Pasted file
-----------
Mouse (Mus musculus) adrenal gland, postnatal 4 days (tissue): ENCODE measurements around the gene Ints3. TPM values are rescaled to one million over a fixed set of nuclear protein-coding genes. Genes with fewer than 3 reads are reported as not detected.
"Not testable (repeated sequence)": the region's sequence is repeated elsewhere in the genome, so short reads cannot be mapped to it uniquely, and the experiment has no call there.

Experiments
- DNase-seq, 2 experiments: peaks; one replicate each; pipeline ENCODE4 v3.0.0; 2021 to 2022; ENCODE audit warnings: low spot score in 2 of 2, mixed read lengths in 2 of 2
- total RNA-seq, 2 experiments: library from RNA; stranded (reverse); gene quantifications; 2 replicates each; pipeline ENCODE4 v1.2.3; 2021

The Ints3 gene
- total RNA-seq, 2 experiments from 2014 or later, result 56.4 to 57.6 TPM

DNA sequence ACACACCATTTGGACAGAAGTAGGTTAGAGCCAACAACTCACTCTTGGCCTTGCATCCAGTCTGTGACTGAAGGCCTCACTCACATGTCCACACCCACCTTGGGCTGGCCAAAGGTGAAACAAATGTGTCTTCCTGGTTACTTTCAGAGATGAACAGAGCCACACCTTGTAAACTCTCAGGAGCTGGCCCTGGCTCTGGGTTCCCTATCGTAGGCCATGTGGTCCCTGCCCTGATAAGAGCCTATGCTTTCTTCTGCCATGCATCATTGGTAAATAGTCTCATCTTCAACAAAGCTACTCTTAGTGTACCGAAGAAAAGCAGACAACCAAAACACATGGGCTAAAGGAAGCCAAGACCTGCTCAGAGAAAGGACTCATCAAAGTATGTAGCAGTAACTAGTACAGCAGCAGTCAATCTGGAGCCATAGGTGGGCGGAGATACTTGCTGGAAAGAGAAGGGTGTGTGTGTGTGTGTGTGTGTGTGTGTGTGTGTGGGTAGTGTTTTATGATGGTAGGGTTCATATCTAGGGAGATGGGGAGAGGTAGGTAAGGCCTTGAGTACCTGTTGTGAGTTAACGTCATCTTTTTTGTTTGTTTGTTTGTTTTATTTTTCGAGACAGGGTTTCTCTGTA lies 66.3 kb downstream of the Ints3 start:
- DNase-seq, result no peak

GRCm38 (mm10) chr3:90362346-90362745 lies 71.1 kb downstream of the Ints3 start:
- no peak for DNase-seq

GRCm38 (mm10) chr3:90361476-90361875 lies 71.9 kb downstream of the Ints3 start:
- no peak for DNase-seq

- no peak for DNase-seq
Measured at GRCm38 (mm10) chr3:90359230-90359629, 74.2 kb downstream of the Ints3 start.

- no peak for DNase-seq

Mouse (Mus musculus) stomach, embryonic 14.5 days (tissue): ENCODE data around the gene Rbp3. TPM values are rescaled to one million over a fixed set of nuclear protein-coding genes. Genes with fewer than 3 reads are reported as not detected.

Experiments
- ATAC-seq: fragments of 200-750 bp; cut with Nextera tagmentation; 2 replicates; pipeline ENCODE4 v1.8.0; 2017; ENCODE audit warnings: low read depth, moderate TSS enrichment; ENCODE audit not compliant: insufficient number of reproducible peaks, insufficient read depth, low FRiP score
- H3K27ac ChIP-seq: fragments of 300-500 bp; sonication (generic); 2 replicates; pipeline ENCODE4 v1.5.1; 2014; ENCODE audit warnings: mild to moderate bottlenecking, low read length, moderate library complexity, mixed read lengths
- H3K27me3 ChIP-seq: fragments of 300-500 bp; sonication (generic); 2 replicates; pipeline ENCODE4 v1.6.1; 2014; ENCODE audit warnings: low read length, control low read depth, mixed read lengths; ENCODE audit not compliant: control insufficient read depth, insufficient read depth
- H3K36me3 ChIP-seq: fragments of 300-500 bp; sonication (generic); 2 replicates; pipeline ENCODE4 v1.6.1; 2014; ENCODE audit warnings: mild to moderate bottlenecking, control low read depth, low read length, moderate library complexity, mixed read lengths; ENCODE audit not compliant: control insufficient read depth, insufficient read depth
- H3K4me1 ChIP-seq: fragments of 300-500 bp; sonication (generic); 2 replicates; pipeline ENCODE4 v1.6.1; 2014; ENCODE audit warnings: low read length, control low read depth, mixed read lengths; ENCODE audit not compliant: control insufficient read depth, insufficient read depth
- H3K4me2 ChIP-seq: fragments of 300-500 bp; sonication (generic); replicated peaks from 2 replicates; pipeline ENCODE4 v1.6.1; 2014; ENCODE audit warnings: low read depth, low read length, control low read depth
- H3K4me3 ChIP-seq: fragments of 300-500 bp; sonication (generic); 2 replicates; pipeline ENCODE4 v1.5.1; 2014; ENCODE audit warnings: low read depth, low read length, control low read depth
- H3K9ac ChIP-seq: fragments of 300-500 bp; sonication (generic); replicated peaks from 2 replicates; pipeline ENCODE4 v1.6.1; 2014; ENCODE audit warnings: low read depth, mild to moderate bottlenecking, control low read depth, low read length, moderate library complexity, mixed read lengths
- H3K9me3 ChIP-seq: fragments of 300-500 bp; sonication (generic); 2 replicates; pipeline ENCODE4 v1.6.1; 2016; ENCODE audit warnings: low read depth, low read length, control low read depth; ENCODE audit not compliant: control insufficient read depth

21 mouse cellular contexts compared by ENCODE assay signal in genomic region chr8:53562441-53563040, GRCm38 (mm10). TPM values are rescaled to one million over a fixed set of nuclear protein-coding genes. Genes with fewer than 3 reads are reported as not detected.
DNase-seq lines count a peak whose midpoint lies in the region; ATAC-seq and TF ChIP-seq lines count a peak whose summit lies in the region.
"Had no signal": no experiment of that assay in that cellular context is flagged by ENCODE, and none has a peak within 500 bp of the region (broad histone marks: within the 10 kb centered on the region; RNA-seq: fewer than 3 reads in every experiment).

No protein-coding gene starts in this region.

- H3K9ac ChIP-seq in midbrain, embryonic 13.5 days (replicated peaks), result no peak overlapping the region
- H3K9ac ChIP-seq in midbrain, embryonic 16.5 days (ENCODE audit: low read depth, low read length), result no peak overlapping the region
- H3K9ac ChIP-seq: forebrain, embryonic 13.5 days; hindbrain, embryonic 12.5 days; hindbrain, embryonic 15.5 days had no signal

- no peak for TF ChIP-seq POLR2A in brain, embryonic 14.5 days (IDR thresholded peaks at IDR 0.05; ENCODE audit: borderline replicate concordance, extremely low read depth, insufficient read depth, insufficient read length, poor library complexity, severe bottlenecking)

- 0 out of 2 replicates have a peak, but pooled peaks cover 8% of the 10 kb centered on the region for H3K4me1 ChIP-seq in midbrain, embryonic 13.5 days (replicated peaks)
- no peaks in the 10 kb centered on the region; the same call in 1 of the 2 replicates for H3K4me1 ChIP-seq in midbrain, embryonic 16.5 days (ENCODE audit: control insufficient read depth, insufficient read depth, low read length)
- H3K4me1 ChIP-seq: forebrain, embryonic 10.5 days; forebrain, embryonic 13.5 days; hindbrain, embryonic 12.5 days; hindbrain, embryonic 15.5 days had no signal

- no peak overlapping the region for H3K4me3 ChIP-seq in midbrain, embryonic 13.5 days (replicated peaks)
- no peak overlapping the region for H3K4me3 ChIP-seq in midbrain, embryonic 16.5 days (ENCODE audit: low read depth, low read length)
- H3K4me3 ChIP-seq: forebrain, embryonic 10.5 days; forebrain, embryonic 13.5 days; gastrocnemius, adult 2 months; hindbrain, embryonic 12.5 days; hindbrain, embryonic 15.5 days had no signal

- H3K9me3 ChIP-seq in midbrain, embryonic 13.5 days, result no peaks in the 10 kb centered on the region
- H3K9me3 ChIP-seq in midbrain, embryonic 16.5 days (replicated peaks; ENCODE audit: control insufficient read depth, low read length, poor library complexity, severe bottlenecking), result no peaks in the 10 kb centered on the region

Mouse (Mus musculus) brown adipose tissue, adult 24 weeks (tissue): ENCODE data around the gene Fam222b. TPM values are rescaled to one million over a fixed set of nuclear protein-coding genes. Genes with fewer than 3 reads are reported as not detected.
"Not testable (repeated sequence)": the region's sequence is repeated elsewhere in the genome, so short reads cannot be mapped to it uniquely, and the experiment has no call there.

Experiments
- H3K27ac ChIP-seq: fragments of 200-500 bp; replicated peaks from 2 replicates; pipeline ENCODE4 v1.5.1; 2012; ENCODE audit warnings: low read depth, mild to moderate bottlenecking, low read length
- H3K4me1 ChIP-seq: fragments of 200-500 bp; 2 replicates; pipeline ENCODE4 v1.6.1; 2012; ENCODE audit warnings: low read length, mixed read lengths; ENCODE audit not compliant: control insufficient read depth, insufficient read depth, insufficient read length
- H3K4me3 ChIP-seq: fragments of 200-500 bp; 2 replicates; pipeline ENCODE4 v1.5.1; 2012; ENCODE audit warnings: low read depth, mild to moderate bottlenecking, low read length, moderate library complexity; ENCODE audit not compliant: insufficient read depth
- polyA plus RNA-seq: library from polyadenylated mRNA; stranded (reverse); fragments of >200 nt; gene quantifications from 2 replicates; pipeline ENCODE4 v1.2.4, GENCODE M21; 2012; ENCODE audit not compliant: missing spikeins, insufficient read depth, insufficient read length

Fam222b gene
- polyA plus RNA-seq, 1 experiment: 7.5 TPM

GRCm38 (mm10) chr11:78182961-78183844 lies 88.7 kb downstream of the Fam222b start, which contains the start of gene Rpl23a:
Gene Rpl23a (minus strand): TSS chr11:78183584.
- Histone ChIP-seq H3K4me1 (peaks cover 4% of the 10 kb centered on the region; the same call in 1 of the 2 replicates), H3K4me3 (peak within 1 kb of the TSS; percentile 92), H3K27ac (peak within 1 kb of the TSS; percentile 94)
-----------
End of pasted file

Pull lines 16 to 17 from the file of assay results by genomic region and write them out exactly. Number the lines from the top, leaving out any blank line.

- no peak for DNase-seq

Mouse (Mus musculus) stomach, embryonic 14.5 days (tissue): ENCODE data around the gene Rbp3. TPM values are rescaled to one million over a fixed set of nuclear protein-coding genes. Genes with fewer than 3 reads are reported as not detected.